"The Swedish Psychological Defence Agency works both preventively and operationally and must be able to fulfil its tasks in peacetime and in war. We will contribute to a strong Swedish total defence that prevents conflicts."
How this will work out in practice, of course, remains to be seen. The Agency seems, at least, to be alive to the risk such undertakings can pose to civil liberties, and freedom of speech and thought in particular. Its director, Henrik Landerholm. explicitly disavows any Orwellian intent. “This is not the Ministry of Truth or a State Information Board like we had during the Cold War,” he said. “We want to protect freedom of opinion in our country.”
The Cyberspace Solarium Commission's recommendations on countering disinformation.
The US Cyberspace Solarium Commission has wrapped up its work, and is in the process of transitioning from a Government commission to a not-for-profit organization. As it moves on, it leave a report on countering disinformation that recommends the US Government take measures that seem similar, on the surface at least, to those that inspired Sweden's Psychological Defence Agency, The Solarium commissioners offer seven high-level recommendations, which we quote in summary form:
- Recommendation 1: Congress should establish a Civics Education Task Force, enable greater access to civics education resources, and raise public awareness about foreign disinformation.
- Recommendation 2: Congress should ensure material support to non-governmental disinformation researchers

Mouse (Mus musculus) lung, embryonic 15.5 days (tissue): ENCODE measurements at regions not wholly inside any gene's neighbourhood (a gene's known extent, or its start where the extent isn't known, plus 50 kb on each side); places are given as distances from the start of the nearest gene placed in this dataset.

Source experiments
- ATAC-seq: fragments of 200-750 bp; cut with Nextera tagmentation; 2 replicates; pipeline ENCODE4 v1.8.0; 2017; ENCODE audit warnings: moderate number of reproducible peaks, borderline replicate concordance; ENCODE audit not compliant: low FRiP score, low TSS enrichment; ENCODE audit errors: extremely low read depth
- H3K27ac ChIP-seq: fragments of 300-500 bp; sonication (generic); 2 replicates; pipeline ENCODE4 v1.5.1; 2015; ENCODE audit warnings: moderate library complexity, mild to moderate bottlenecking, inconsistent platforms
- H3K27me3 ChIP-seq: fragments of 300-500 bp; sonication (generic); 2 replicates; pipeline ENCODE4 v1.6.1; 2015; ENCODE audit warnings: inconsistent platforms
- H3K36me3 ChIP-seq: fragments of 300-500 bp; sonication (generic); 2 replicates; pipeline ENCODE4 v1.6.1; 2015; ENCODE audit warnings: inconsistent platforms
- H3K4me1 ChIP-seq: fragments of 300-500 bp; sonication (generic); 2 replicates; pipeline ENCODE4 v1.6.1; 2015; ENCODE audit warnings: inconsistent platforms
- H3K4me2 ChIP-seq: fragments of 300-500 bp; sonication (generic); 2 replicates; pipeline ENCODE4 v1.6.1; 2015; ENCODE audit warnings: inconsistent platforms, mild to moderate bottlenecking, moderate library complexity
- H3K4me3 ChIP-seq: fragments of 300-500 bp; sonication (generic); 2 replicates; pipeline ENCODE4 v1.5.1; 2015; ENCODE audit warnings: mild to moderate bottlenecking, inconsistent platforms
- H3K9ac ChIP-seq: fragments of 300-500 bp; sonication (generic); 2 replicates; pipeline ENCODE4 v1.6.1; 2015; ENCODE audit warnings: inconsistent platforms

- Recommendation 3: Congress should fund the Department of Justice to provide grants to nonprofit centers seeking to identify, expose, and explain malign foreign influence campaigns to the American public
- Recommendation 4: Congress should create a capability within DHS to actively monitor foreign disinformation
- Recommendation 5: Congress should create a grants program at the Department of Homeland Security designed to equip SLTT governments with the personnel and resources necessary to identify foreign disinformation campaigns and incorporate countermeasures into public communications strategies
- Recommendation 6: Congress should reform the Foreign Agents Registration Act and direct the Federal Communications Commission to introduce new regulations in order to improve media ownership transparency in the United States
- Recommendation 7: Congress should grant a federal entity the authority to publish and enforce transparency guidelines for social media platforms
How many of these will eventually be adopted remains, again, to be seen, as is how effective they'll prove.
James Pond, Agent 0.07.
Connoisseurs of data theater owe it to themselves to watch this brief Xinhua video, "No Time to Die Laughing," which lampoons Anglo-American concerns about the security risks they see in Huawei equipment. We offer it without comment, since it requires none. Except maybe yabba-dabba-doo. Listen to the whole thing.